[EM] COWPEA and COWPEA Lottery paper on arXiv

Toby Pereira tdp201b at yahoo.co.uk
Sun May 21 11:57:58 PDT 2023

 On Sunday, 21 May 2023 at 19:34:33 BST, Kristofer Munsterhjelm <km_elmet at t-online.de> wrote:
 >In the paper, when describing clone independence, you say:

>> In a single-winner method, the situation is much simpler: adding a  > clone would mean that the winner must not switch between a candidate
>> outside the clone set and one inside, in either direction.

>Doesn't that definition omit crowding? The winner would change from a 
>candidate outside the clone set to another one.
You're right. I'll make a note of that for any updates to the paper.

>That's interesting. It reminds me of a ranked method I mentioned on here 
>once, where you choose a winner from the top of a ranked ballot, 
>eliminate this winner, and repeat. It tends to party list 
>proportionality given enough candidates per party, but is either not 
>very proportional (when determinized) or has a high variance (when not) 
>with few seats. Unlike COWPEA, it also works by electing candidates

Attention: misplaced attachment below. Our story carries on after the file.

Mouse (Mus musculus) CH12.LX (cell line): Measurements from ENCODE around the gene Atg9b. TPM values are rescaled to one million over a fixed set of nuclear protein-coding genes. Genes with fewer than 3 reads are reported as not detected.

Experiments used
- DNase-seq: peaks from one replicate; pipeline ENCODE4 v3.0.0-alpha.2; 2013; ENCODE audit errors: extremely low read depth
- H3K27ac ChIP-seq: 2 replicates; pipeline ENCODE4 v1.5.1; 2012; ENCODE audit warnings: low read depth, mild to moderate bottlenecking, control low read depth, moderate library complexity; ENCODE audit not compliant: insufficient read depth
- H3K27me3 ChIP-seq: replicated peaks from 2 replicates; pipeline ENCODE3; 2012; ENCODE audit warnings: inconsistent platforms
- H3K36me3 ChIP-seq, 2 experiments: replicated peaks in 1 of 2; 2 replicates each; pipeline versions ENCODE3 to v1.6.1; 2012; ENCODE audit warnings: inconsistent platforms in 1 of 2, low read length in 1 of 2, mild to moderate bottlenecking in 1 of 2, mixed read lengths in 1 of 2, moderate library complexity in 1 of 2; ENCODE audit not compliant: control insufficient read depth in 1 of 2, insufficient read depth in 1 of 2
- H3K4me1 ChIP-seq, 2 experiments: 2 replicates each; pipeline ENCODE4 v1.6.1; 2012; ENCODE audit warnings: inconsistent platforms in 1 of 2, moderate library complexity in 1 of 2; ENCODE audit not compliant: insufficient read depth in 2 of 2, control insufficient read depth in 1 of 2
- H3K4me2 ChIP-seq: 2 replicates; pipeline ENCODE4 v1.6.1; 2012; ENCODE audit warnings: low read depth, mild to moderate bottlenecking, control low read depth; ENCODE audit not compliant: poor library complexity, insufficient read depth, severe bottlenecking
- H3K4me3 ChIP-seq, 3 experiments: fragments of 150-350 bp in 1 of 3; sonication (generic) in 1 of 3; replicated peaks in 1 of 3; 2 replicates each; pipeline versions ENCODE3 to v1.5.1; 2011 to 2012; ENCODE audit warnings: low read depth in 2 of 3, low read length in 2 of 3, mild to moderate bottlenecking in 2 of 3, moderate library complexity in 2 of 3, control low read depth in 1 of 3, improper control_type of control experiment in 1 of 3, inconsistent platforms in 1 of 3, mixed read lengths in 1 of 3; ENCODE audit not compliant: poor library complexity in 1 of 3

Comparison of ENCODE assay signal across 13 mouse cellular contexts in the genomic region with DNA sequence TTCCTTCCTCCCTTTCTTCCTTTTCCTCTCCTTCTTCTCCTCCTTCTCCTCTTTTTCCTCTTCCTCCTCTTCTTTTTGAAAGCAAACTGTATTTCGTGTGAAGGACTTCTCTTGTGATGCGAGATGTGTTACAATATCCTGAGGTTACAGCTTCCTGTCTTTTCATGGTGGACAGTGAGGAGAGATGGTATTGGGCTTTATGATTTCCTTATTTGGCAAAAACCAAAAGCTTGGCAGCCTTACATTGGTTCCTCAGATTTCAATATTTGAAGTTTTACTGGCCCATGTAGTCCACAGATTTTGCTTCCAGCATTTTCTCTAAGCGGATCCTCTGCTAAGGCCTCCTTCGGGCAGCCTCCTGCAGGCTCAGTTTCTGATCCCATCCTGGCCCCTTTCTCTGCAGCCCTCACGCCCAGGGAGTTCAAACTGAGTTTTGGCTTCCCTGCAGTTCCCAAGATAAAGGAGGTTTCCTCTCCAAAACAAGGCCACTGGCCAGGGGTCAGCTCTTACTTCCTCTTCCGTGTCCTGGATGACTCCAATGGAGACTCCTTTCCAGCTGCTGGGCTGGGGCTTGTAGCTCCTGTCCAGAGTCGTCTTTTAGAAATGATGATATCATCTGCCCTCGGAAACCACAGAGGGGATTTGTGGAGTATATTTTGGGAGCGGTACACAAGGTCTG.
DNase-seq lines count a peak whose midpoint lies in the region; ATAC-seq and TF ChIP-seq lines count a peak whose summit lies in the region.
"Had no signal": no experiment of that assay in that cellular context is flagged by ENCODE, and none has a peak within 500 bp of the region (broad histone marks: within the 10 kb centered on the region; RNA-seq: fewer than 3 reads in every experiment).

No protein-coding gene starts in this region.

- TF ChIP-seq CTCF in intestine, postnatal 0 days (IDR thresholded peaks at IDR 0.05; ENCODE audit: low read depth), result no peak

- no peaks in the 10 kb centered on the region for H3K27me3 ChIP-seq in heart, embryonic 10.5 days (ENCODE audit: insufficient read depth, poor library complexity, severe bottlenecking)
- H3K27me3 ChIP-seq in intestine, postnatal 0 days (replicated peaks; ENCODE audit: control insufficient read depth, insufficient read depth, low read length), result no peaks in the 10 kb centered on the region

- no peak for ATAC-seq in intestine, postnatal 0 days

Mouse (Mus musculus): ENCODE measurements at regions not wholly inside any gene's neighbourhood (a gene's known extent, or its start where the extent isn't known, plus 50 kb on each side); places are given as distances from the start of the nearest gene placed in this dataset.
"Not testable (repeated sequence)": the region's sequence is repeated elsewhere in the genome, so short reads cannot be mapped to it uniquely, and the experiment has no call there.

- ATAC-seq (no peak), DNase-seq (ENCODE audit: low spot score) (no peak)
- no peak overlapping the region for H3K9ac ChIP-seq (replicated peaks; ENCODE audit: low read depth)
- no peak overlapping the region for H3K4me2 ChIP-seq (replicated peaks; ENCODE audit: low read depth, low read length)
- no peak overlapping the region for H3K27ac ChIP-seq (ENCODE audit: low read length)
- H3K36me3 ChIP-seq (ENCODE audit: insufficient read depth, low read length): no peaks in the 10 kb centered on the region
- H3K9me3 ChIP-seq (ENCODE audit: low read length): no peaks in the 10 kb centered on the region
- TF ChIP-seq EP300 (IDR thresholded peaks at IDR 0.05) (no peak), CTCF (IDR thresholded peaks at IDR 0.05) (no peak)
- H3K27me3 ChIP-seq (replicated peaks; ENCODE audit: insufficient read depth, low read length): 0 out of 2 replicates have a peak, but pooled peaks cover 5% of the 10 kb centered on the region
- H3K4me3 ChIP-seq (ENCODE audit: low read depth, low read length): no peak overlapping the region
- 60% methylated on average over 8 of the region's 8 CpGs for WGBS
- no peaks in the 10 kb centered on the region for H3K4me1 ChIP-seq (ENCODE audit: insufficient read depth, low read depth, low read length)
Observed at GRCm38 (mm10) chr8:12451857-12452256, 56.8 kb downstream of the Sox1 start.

>rather than excluding them.

>Could anything useful be said about the mode of the COWPEA lottery for a 
>fixed number of candidates? Or does that lose proportionality the way 
>random ballot is (in a sense) proportional yet Plurality definitely is not?

I noticed you'd added the ranked-ballot version of random ballot on the wiki at some point last year. https://electowiki.org/wiki/Random_ballot I think I prefer COWPEA Lottery because although it's still a lottery, it potentially uses more ballots - i.e. not just the same number of ballots as there are candidates to elect - so I see it as a more consensual lottery (unless everyone just bullet votes.) Because of that I think its proportionality might hold up better than the ranked method. Obviously its proportional guarantees aren't as great as the deterministic variable-candidate-weight version though. But if there are several representatives (e.g. 5 or 6) elected per geographical constituency and many of these across a country, then overall it should give better proportionality than a deterministic method. This is because parties/ideologies that have say 10% of the support nationally should still win the right proportion of seats rather than keep missing out. I also think it works well with scores or grades but used as layers of approval rather than as numerical values, and I think this probably reduces the strategic burden on the voters.
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